Researchers discuss right whale behavior in Bay of Fundy

Two researchers from the New England Aquarium in Boston entertained tourists recently at West Quoddy Head Lighthouse as they talked about their study of right whales in the Bay of Fundy.

Kara Mahoney Robinson and Jessica Taylor are researchers and educators at the New England Aquarium, which conducts worldwide studies of right whales. Each August and September, a team of researchers arrives in Lubec to study the whales in the Bay of Fundy.  Read more…..

Summer flounder stocks “viable”

Summer flounder are back, a National Marine Fisheries Service report shows, and the recovery is considered a fisheries management success story. The 2011 Stock Status Report released this week declares summer flounder “viable” after, well, floundering since at the early 1990s and being listed as “recovering” since 2009.

The latest assessment shows the summer flounder stock is no longer overfished and that overfishing is not occurring. Southern flounder landings were actually down by 29 percent in 2010, partly because of a 45 percent reduction in gill net flounder landings. New gill net restrictions resulting from a lawsuit over gill net interactions with sea turtles could have contributed to the decline.  Read more….

Nova Scotians sue to halt salmon farm

Communities along St. Mary’s Bay off eastern Nova Scotia and the Atlantic Salmon Federation have filed legal action to halt creation of a salmon fish farm operation in the bay. The group is asking the Nova Scotia Supreme Court to prevent establishment of what it claims would be the province’s largest fish farm with an estimated two million fish stock amid lobster rich fishing grounds.

The fish farm would not only threaten the traditional lobster fishery but endangered species such as the North Atlantic right whale, roseate tern, harlequin duck and wild Atlantic salmon as well as harm tourism, said the group made up of Ecojustice representing the St. Mary’s Bay Coastal Alliance and the Atlantic Salmon Federation, the LFA 34 Lobster Fishermen, the Freeport Community Development Association and the Villages of Freeport, Tiverton and Westport.  Read more…..

3-D tour of Massachusetts seafloor unveiled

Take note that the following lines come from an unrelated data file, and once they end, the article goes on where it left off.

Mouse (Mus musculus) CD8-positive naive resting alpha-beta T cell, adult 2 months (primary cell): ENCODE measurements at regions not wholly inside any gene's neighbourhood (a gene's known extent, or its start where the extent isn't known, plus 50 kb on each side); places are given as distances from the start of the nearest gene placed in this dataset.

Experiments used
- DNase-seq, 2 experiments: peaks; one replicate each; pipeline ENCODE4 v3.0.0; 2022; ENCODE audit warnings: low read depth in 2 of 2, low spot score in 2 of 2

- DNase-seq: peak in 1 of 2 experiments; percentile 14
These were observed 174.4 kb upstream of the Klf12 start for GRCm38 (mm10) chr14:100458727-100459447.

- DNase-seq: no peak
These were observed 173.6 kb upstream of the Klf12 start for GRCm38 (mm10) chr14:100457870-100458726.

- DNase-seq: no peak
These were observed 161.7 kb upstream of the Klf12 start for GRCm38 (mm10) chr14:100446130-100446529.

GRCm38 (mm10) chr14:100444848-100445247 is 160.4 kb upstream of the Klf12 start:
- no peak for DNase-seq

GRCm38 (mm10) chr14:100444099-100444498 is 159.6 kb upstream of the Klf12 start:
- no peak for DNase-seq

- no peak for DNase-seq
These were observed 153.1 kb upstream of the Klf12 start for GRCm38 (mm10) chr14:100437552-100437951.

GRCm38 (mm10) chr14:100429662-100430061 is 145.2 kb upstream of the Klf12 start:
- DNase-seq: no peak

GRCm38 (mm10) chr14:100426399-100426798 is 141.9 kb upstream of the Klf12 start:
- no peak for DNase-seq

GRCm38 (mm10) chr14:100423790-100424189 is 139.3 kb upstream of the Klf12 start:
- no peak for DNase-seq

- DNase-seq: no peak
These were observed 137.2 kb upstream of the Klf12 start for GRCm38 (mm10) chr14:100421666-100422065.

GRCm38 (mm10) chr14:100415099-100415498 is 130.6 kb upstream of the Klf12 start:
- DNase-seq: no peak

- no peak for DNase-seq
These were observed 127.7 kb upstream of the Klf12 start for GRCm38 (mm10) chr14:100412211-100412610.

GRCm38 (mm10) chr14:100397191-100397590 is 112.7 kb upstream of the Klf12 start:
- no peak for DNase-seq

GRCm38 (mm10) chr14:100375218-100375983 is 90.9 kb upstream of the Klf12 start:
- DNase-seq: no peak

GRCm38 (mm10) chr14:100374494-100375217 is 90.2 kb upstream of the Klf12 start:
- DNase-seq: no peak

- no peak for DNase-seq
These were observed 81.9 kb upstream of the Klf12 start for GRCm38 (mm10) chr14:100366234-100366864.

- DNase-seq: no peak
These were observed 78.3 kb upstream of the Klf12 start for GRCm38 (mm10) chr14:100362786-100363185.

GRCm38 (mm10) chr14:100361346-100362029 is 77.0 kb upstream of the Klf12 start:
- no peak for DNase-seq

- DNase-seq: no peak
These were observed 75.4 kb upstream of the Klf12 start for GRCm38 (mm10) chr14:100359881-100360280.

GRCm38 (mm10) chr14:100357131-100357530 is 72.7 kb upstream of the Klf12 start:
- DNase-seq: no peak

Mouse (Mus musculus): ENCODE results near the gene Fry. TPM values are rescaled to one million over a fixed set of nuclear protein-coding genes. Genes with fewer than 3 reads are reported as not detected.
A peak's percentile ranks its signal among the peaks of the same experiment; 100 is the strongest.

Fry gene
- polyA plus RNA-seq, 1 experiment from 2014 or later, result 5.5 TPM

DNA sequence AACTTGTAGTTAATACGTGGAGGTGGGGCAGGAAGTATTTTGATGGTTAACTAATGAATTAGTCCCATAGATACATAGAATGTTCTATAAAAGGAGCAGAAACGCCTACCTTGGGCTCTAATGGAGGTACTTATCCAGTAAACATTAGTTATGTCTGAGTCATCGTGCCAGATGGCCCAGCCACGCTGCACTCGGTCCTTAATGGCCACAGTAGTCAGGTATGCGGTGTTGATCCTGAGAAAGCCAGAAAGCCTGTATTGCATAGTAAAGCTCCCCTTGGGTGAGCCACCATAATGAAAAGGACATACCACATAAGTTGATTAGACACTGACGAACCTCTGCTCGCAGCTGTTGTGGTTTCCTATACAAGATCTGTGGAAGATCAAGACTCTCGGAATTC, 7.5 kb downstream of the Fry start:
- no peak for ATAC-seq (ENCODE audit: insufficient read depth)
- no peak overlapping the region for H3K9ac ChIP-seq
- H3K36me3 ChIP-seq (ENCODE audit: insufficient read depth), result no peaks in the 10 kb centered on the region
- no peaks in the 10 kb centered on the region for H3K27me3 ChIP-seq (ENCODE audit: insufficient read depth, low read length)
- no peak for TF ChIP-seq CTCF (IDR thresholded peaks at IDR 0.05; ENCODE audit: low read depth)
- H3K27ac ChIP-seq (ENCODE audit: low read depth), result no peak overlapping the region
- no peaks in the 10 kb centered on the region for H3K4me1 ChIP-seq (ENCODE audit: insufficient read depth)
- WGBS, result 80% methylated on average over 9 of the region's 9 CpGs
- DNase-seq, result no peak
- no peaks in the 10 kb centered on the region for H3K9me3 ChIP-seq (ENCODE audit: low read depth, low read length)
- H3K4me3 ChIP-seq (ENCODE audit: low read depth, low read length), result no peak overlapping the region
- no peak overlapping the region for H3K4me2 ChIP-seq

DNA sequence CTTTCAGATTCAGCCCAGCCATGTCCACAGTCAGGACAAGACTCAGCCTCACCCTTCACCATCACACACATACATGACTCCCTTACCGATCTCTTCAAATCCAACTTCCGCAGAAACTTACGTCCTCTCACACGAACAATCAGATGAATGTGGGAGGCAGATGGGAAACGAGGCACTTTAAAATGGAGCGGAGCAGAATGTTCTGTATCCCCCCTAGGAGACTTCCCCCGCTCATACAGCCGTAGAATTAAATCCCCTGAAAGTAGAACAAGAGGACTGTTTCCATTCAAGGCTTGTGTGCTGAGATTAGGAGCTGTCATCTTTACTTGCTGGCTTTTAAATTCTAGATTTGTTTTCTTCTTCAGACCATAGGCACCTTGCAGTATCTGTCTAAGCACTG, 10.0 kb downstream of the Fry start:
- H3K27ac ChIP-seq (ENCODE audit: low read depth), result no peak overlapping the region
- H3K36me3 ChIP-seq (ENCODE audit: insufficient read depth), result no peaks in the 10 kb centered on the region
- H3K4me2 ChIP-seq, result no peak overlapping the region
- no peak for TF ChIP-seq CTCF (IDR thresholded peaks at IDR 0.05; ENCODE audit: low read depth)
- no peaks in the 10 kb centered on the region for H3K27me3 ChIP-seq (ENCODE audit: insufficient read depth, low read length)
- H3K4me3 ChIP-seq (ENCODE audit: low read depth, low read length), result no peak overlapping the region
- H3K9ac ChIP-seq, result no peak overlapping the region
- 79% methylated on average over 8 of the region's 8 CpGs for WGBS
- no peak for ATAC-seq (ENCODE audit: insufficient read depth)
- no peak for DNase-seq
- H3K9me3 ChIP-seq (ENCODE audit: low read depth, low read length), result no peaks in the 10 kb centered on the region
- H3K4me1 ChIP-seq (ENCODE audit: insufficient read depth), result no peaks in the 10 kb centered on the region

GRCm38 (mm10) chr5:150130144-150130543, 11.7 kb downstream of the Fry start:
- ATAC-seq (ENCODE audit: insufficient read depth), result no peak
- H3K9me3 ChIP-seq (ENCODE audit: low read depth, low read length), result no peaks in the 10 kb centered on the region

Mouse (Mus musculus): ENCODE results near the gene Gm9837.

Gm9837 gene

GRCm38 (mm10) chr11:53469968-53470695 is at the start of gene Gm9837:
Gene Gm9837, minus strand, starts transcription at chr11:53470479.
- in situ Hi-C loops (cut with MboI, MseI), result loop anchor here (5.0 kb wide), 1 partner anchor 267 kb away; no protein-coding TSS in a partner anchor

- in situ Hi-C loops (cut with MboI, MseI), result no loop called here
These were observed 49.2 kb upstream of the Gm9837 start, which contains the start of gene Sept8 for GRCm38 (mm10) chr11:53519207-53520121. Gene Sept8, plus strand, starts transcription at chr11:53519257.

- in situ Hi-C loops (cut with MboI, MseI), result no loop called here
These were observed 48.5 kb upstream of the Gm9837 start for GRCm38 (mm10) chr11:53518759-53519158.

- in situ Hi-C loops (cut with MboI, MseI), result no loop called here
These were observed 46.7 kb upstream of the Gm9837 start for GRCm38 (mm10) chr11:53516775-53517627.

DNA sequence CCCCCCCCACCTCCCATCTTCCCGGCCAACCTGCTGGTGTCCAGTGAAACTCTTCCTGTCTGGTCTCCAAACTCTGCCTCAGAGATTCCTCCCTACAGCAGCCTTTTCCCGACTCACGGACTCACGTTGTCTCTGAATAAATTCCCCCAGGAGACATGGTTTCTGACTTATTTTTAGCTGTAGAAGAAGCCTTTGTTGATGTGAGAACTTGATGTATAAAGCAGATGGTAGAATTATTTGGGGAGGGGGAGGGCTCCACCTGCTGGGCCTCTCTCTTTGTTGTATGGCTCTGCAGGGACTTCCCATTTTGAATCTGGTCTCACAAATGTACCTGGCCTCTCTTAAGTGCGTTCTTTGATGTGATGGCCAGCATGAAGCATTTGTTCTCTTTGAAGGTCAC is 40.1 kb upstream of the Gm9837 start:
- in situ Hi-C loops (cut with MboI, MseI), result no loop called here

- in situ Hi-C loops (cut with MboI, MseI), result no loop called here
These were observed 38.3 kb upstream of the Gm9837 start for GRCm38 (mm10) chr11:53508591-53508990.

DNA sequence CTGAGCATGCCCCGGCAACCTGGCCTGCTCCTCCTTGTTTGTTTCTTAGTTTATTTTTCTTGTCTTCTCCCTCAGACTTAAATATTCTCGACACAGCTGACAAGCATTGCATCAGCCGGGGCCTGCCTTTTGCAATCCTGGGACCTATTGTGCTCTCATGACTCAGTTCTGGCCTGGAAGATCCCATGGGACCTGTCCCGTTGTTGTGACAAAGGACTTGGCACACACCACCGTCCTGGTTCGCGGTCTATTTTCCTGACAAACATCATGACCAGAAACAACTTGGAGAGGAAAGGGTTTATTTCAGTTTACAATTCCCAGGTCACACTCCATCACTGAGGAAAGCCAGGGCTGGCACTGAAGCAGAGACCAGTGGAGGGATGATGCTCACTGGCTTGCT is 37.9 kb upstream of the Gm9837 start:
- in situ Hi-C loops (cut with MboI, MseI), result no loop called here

Dave Foster appeared at a glance to be playing a video game as he sported red 3-D glasses and used a hand-held control to navigate the floor of Buzzards Bay. In reality, the U.S. Geological Survey geologist was showing the results of cutting-edge data collection that’s helping scientists diagram the deep.

Using so-called GeoWall projection, researchers Monday morning displayed SONAR-gathered data from 2009-11 on the bathymetry — essentially “submarine topography,” according to the National Oceanic and Atmospheric Administration — of Buzzards Bay and Vineyard Sound in a form that’s not only three-dimensional but interactive.  Read more…..

New Brunswick lobstermen report disappointing season

Another season of lobster fishing has come and gone along the northern portions of the Northumberland Strait. On New Brunswick’s longest inshore wharf, lobstermen have been packing up and boats have been pulling out as mackerel, herring, and scallops become the flavour of the season in Licenced Fishing Area 23, since the once lucrative season ended at the end of June.

“It’s been a funny year,” said André Martin, a long-time lobster fisherman out of Escuminac and president of the Maritime Fishermen’s Union. “We were down 30 per cent on our catches; I don’t know if it was the big storms or the rough weather we had all spring, but we missed around 13 days that we couldn’t fish, especially in May.”  Read more….

Editorial: Charge more for that extra 1/8th inch

New laws in three states that slightly increase the legal size of lobsters there are creating a headache for some Maine dealers, but a little thought might help resolve the problem. New York, Connecticut and New Jersey, apparently as a conservation measure, have recently made it illegal to possess lobsters with a carapace size below 3 3/8 inches.

Since the minimum size for “keeper” lobsters in Maine waters is 3 1/4 inches, that eighth of an inch is a huge difference for dealers shipping to those major urban markets to the south. Read more….

New York City awash in lobster rolls

New York  is being invaded! With their claws and tails cunningly camouflaged in split-topped buns, lobsters are everywhere, passing themselves off as street food. Blame overfishing of predatory cod, credit sustainability-minded lobstermen; for lots of reasons, there’s a glut of Maine lobster, and a glut of new lobster rolls in New York. But be careful: abundant doesn’t mean economical. At $8 to $25, better choose wisely. Read more…..